After months-long renovation, Tina Keng Gallery reopened last week with an exhibition by Yao Jui-Chung: Brain Dead Travelogue, an autobiographical narrative that echoes traditional shanshui painting techniques with an absurdist twist.
Eccentric and peculiar, Yao forges singular paradigms for painting that illustrate his unique sensibilities and common candor. A series of radical performance art paves the way for his artistic journey. Now conscious of the end of his days, Yao reflects on his earnest and passionate art practice of 20 years that feels like a fleeting dream. Brain Dead Travelogue, through a contemporary narrative depicted in ancient techniques, portrays the famed mountains and immense waters in traditional shanshui painting that epitomize his two decades in a lifetime adrift in a creative wandering.
This exhibition highlights multiple large-scale new works of the artist. The eponymous 12-meter-long work Brain Dead Travelogue (2015), where Yao looks back on the ten representative works of his performance art done in the past 20 years, including the nude urination in Territory Takeover (1994); serving the army in Recover Mainland China — Do Military (1994-96); the levitation and standing at attention in Recover Mainland China — Action (1997); raising both hands in surrender in The World Is for All (1997-2000); the handstand in Long March (2002); the goose step in Phantom of History (2007); the salute in Window on China Theme Park for March Past (2007); waving in farewell in Mt. Jade Floating (2007); raising the right hand and shouting slogans in Long Live (2011) and Long Long Live (2013). These scenes have been incorporated clockwise in chronological order into a long landscape painting. At the center of the fifteen-panel painting is Yao clasping a nosegay and giggling, with his wife and daughters arriving with lunch boxes in the lower left corner, suggesting that his frivolous days of youthful wandering are never to return.
The work Life Is but a Dream (2015), 474 centimeters in height and 321 centimeters in width, depicts milestones in the eight major stages in the artist’s life: one-month-old Yao in his mother’s arms; him climbing the Central Range Point with the Taipei National University of the Arts (TNUA) Hiking Club; graduating with the 8th graduating class of TNUA; his military service with the 5th Air Force Maintenance and Supply Group; finding true love after 12 failed attempts but having his outdoor wedding doused by torrential rains; the joys of fatherhood with the births of his two princess-like daughters; and a self-portrait at the Illusion with his beloved 19-year-old cat Mocca. An intimate diary in painting form, the piece captures the bittersweet vicissitudes of Yao’s life, poignantly felt by the artist himself.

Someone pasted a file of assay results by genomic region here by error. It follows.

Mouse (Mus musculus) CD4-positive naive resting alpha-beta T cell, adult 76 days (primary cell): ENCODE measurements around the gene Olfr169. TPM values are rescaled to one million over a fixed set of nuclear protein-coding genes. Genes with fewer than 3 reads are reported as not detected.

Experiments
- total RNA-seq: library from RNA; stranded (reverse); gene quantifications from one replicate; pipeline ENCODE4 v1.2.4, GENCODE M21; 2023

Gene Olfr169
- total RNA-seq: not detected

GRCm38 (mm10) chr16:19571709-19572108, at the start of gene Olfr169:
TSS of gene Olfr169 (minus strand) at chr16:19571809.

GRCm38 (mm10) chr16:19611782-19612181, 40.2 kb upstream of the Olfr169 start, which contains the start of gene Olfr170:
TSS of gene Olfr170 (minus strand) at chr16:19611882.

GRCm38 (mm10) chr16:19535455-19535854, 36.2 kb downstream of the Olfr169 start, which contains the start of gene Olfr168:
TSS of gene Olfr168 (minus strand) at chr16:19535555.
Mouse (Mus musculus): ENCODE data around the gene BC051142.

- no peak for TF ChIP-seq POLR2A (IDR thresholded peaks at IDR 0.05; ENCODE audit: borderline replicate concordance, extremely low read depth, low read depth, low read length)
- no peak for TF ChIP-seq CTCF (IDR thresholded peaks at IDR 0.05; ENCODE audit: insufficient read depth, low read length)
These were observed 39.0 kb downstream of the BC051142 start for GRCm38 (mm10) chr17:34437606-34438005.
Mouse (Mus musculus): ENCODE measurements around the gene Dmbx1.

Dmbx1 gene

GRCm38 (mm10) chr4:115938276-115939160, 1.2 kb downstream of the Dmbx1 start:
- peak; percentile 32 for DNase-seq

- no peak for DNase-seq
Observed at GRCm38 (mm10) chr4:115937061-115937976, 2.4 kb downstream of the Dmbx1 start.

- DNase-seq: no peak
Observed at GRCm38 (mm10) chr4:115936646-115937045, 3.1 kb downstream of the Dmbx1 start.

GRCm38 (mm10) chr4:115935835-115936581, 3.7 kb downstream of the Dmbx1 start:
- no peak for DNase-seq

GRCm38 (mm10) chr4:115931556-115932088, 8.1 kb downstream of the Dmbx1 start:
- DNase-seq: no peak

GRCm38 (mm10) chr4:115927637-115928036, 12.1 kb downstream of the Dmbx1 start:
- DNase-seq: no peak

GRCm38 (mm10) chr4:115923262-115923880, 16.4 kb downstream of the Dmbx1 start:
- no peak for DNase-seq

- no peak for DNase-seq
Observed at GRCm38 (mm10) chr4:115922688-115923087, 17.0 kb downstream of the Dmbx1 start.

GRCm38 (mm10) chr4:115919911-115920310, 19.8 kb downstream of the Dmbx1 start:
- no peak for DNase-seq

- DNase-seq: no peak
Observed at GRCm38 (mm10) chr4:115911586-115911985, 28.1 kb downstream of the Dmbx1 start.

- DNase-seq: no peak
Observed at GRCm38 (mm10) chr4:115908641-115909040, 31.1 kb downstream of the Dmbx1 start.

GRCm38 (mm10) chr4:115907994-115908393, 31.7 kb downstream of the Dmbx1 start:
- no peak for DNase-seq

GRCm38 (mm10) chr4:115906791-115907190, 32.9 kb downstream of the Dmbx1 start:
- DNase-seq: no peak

A survey of the series of work over the last two decades reveals a consistent retention of the golden landscape style, as well as attempts to inject new genres and techniques into traditional shanshui landscape painting. The “spring silkworm spinning texture technique” developed in the early days has been replaced by the “stiff brush scrubbing texture technique,” introducing decorative painting styles that have long been ignored by literati painters. Comic book dialogue boxes and panels have been incorporated to transcend limitations of traditional narrative. Through his art practice, Yao navigates the collapsing boundaries between Chinese traditional painting and Western aesthetics that dominate the art world today, constructing a magnificent landscape of mountain ranges and peaks around which viewers traipse. As viewers saunter amidst the grand terrain, their disposition faintly cultivated, they are allowed a moment of blissfulness, gazing upon the vast horizon of seemingly thundering silence.
tue, wed, thu, fri, sat, sun 11:00 am – 7:00 pm
Tina Keng Gallery, 1f, No.15, Ln.548, Ruiguang rd. Neihu Dist.